Breaking the Cycle of “Flood-Rebuild-Repeat”: New White Paper from the Sabin Center and the Natural Resources Defense Council
Since September 2017, Congress has kept the National Flood Insurance Program (NFIP) afloat with a series of short-term extensions, repeatedly punting on a valuable opportunity to issue a long-term reauthorization and reform the program to better protect communities from the increased risks of flooding spurred by climate change. But the federal government is not the only entity poised to take action. A new white paper from the Sabin Center and the Natural Resources Defense Council, “Breaking the Cycle of “Flood-Rebuild-Repeat”: Local and State Options to Improve Substantial Damage and Improvement Standards in the National Flood Insurance Program,” proposes legal and policy reforms that states and localities can implement to make their communities more resilient and to update the NFIP for the realities of climate change.
Thanks to Chris Jones for the citation.
After two devastating floods in recent years, this historic city is conflicted over how to mitigate against future floods. See: In Ellicott City, painful debate on preventing deadly floods in historic district.
FEMA has radically underestimated how vulnerable Americans are to flooding
Research claims that official estimates lowballed the risk by, uh, about a factor of three.
From Government Technology: Ellicott City Is Hoping DHS’ Flood Apex Program Is a Match Made in Heaven. After two devastating floods in two years, the new technology can’t be deployed quickly enough.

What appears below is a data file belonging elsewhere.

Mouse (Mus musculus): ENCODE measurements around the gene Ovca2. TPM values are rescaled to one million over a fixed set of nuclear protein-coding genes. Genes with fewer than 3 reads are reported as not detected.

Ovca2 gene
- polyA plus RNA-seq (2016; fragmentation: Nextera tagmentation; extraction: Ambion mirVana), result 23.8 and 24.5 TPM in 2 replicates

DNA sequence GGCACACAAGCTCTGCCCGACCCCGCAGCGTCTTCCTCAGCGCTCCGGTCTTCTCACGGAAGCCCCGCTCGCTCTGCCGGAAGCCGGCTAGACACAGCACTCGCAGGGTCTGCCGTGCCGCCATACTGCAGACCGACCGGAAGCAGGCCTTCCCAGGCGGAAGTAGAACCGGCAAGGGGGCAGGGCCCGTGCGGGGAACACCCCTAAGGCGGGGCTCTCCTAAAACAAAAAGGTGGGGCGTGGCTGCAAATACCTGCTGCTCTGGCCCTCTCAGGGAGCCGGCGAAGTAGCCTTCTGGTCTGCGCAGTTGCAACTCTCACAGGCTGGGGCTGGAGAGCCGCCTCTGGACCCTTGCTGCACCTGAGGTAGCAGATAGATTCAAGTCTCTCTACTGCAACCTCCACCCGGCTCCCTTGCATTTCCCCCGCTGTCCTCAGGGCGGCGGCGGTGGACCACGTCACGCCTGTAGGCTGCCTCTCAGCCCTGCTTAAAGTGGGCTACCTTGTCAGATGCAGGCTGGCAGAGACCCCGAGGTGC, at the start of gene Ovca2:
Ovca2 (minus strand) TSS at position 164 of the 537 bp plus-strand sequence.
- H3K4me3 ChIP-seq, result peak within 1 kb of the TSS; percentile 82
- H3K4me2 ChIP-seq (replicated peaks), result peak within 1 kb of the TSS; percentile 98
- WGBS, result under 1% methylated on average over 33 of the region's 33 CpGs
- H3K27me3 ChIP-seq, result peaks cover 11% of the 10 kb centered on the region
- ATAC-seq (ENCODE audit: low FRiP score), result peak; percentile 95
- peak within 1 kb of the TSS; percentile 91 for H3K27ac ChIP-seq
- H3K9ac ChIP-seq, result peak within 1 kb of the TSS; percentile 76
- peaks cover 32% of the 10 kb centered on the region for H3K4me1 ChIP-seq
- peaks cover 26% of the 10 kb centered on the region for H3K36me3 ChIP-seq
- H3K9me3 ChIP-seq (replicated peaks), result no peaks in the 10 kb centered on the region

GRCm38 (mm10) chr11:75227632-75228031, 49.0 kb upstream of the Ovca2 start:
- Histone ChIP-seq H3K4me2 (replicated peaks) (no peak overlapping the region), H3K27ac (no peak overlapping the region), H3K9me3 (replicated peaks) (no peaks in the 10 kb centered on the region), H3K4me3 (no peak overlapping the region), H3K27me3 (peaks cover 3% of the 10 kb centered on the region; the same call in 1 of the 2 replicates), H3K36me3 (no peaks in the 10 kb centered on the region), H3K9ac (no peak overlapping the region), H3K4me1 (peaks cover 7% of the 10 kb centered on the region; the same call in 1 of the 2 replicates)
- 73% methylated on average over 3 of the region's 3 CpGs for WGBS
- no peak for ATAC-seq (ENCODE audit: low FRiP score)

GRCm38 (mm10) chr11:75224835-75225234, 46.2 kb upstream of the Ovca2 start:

Update: link was fixed.
Historic town suffered it second 1,000 year flood in two years. See: Do You return After Another 1000 year Flood? Some excerpts from the article about the rebuilding efforts there for the past two years:
Funding for water infrastructure programs finally did come through, just three weeks ago, with a little more than $1 million for flood-mitigation in Ellicott City from the Federal Emergency Management Agency.
But that will barely get the front-end loaders cranking on a project that’s a $10 million event — for openers.
The planning folks warned everyone this would happen. They issued a 2014 report that detailed what needed to be done to tame those raging waters. And nothing happened. Then, after the 2016 flood, the report was rebooted last June as the “Ellicott City Hydrology/Hydraulic Study and Concept Mitigation Analysis. Conclusion: “The nature and scope of such improvements is significant in scope, impact and cost. It will require a long term planning and implementation effort.”
From the WashPost; Fresh from Hurricane Harvey’s flooding, Houston starts to build anew — in the flood plain
There has to be a better way to rebuild. Any suggestions from readers?
Artificial levees on Mississippi River dramatically increased extreme floods
A new study has revealed for the first time the last 500-year flood history of the Mississippi River. It shows a dramatic rise in the size and frequency of extreme floods in the past century—mostly due to projects to straighten, channelize, and bound the river with artificial levees. The new research also uncovered a clear pattern over the centuries linking flooding on the Mississippi with natural fluctuations of Pacific and Atlantic Ocean water temperatures.
From HSNewswire: Flood risk denial in U.S. coastal communities
Rising sea levels have worsened the destruction that routine tidal flooding causes in the nation’s coastal communities. On the U.S. mainland, communities in Louisiana, Florida and Maryland are most at risk. Stemming the loss of life and property is a complex problem. Elected officials can enact policies to try to lessen the damage of future flooding. Engineers can retrofit vulnerable buildings. But, in the face of a rising tide, changing hearts and minds might be the most formidable obstacle to decreasing the damage done by flooding.